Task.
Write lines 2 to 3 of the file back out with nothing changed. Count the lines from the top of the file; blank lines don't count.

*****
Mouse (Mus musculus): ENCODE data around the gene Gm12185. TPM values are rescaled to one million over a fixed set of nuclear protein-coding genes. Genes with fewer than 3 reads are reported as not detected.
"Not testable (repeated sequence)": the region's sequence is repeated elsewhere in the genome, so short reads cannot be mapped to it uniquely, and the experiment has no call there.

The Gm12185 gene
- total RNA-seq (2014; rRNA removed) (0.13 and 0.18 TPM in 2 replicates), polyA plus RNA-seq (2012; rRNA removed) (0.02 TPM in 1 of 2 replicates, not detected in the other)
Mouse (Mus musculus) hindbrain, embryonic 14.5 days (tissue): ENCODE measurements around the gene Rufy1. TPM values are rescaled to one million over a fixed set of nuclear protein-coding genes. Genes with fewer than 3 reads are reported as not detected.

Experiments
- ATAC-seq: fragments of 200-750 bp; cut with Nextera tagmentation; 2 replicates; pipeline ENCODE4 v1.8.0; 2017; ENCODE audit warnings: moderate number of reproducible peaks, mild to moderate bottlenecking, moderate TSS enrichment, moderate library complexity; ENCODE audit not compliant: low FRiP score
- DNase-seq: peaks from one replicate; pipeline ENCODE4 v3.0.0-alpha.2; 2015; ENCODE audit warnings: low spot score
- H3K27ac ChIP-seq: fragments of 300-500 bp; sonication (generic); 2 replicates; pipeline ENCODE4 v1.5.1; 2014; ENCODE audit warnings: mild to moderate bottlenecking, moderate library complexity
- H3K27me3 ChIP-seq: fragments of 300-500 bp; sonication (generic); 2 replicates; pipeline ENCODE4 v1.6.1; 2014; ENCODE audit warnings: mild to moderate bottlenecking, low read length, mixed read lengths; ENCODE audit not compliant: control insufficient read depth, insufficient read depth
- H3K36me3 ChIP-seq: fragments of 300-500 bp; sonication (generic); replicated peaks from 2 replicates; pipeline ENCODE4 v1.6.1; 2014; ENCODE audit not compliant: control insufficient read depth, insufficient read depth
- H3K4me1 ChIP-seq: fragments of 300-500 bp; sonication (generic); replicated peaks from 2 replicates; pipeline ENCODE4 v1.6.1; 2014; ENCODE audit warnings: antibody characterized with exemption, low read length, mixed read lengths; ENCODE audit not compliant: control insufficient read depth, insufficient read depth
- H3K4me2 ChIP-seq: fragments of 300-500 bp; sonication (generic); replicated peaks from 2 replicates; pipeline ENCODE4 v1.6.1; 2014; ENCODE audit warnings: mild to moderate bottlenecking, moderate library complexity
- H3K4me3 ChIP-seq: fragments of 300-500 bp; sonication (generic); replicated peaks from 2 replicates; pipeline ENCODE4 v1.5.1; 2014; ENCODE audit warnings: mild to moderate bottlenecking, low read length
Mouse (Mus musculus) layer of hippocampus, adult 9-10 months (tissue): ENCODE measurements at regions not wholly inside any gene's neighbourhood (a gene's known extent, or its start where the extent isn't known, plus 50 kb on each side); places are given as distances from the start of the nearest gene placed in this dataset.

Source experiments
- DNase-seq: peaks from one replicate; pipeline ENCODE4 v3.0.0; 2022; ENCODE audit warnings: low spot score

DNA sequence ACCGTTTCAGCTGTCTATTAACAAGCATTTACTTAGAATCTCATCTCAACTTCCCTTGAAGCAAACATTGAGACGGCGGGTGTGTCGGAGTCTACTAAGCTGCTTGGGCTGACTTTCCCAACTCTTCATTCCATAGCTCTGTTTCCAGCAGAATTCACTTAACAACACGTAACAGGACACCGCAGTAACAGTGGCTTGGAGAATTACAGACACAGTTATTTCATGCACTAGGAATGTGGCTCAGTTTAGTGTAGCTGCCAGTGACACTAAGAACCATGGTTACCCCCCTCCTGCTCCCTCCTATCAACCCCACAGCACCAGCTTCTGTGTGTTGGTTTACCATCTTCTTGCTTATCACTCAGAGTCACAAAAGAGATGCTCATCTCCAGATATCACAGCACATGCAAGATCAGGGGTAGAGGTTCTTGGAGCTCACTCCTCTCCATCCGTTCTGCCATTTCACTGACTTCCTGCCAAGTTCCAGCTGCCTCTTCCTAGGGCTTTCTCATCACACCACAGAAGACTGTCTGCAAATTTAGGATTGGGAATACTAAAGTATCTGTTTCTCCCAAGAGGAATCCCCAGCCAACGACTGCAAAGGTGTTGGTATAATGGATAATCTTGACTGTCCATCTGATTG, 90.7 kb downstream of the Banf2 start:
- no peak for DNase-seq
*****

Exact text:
"Not testable (repeated sequence)": the region's sequence is repeated elsewhere in the genome, so short reads cannot be mapped to it uniquely, and the experiment has no call there.

The Gm12185 gene